or the past five years, Statistics Canada has been working toward a goal of making three per cent of its workforce Aboriginal Canadian. Some progress has been made, but there is a long way to go, says Claire Thie, Aboriginal recruitment officer.
A November 2001 government job fair held solely for Native jobseekers produced 18 new hires. And since 1999, the federal agency has been running a two-year Aboriginal internship program intended to give students an introduction and firm grounding in conducting surveys.
Graduates of the program are encouraged to go back to the community to apply their knowledge, but by running the program consecutively, Statistics Canada effectively improves the Aboriginal representation in the workforce. To attract more applicants to the program, Statistics Canada partnered with Aboriginal Link, a Kenora, Ont.-based company dedicated to marketing to Aboriginal communities across Canada, mainly by fax. The best way to reach the largest possible number of Aboriginal candidates is a job posting faxed to a reserve and pinned up on the community bulletin board, she says.
But at Statistics Canada, recruitment is just one part of the equation, she says: “Retention is a big issue.”
People leave Statistics Canada for other departments because the nature of the work offers better career enhancement opportunities. Otherwise they want to work on other Aboriginal-related opportunities that are more likely available at a department like Health Canada.
In an effort to stem the flow, focus groups have been held and an Aboriginal advisory circle created. The circle meets once a month. Aside from helping Aboriginal employees network and feel more comfortable within the organization, they’ll meet to discuss and work on various issues that have an impact on the Aboriginal work experience at Statistics Canada.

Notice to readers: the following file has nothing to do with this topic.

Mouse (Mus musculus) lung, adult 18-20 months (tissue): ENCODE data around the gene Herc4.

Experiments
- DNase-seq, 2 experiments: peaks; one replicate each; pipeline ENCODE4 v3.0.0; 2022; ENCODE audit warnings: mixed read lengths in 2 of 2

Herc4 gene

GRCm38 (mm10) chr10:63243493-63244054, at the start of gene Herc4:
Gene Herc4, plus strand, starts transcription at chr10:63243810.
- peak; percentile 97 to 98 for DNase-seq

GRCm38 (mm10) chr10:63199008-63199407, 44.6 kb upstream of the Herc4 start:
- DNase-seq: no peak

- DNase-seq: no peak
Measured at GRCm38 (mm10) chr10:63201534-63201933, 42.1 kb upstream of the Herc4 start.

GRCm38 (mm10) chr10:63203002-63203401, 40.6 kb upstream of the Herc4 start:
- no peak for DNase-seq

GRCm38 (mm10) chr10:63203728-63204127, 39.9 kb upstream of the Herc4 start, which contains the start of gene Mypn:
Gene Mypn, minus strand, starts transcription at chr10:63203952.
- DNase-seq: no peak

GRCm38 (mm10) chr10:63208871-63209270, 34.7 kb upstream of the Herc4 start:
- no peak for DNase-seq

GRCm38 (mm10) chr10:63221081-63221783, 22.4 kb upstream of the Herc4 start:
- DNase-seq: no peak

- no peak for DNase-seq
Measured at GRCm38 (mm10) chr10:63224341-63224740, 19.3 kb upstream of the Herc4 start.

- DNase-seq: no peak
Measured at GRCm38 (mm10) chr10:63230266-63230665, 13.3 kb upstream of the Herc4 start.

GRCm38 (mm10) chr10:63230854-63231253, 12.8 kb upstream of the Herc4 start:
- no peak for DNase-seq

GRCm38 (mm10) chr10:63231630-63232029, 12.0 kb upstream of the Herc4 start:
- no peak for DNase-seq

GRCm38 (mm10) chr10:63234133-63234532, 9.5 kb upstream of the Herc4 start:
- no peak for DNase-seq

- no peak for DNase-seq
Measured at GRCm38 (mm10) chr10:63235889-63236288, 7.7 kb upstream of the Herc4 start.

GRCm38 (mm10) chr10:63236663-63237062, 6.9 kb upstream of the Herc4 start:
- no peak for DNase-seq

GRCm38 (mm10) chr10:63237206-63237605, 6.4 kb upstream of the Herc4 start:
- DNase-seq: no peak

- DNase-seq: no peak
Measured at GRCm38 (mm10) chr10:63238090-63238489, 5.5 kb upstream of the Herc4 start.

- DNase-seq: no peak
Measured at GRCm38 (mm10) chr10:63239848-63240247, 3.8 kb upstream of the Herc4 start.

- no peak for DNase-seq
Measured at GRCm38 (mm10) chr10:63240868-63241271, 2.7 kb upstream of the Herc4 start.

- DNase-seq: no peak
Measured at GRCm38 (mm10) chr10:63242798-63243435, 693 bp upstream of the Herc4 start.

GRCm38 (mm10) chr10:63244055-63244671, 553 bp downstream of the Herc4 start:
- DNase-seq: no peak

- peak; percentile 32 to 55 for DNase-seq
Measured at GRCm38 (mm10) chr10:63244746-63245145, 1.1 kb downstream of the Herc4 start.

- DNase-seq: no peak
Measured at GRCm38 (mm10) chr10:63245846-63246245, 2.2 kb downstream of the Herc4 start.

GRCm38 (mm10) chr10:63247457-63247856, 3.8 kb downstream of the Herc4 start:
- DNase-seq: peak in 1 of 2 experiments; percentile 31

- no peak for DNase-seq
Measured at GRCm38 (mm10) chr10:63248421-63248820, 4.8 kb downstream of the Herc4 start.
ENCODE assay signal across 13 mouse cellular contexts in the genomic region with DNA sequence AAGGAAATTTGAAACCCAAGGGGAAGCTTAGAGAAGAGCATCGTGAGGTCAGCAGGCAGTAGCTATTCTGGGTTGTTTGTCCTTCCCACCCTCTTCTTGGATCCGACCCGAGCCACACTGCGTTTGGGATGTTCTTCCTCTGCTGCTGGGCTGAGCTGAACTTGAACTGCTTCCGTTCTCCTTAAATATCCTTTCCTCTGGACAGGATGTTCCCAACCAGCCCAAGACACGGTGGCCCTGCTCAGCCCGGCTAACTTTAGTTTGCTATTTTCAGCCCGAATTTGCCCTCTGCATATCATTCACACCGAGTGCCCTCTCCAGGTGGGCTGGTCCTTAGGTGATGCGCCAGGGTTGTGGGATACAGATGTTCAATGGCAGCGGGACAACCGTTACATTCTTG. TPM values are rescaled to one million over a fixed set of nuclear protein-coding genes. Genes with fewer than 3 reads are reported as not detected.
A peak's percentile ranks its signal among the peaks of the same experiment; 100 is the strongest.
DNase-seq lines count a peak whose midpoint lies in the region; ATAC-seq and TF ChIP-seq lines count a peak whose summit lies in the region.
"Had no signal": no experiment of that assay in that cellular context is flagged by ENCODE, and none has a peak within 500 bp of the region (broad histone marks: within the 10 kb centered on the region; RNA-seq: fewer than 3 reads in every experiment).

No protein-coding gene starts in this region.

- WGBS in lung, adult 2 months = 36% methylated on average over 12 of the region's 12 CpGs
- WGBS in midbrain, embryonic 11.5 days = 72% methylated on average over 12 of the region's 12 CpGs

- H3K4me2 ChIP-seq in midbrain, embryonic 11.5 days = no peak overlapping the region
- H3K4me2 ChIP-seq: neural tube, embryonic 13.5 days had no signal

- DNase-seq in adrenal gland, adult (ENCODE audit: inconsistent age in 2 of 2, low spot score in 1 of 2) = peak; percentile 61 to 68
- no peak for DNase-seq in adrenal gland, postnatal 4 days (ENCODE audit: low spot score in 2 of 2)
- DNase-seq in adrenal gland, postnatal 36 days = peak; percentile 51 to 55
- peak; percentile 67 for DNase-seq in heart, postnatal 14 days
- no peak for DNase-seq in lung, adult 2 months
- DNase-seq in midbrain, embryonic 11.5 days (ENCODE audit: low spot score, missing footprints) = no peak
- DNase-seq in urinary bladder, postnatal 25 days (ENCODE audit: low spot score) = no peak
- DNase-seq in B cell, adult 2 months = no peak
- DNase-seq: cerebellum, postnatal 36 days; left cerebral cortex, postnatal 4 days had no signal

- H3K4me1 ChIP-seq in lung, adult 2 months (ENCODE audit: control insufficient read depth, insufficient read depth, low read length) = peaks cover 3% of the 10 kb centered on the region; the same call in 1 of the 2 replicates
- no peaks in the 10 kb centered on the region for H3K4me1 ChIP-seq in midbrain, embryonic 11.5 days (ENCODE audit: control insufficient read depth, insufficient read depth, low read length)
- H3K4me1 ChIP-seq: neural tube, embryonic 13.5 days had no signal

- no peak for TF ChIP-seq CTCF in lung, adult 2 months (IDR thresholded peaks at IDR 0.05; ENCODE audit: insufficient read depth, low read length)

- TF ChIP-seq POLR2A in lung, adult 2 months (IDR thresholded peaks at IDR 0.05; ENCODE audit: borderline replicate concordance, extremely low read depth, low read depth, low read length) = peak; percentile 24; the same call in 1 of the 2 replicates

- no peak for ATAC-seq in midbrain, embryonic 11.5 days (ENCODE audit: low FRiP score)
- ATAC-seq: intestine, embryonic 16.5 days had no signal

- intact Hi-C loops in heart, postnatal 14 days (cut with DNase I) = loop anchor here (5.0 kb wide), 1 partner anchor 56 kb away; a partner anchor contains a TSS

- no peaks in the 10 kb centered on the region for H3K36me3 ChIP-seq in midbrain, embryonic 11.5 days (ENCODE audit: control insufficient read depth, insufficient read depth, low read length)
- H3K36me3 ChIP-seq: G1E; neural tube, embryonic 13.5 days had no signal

For example, some of the 12 members of the circle worked with a third-party consultant to create a sensitivity training module that was offered to non-Aboriginal Canadians. And together with employees from Health Canada, the group also worked on Aboriginal awareness week.
Leslie McGregor manages the Native Skills Centre in downtown Toronto, which offers a number of job training programs designed specifically to help Aboriginal Canadians find work. Some of the students do come with distinct cultural traits that can make it difficult for them to adjust to the corporate world, she says.
For example, many Aboriginal Canadians aren’t comfortable with confrontation. “They are either more passive or extremely aggressive.” The more passive people often just won’t go back to work, she says. While the aggressive ones turn the confrontation into a full-blown fight and will get fired because of it. “We try to teach them how to manage those conflicts,” she says.
For the most part, her students are happiest when they go into organizations that are either Aboriginal-run or dedicated to Aboriginal issues. Often Native organizations are more supportive of new employees, providing them mentors. The people who are most successful on the job usually have someone assigned to help them. “They seem to prefer to be around other Aboriginal people,” she says. “They are not as intimidated by that.”
In the Prairie provinces, the context is very different than that of downtown Toronto.
By 2016, it’s projected that more than 15 per cent of the labour forces of cities like Winnipeg, Regina and Saskatoon will be Aboriginal. In Toronto, Aboriginals will make up less than two per cent of the workforce. In the 1998 report,
Recent trends in labour markets for Aboriginal peoples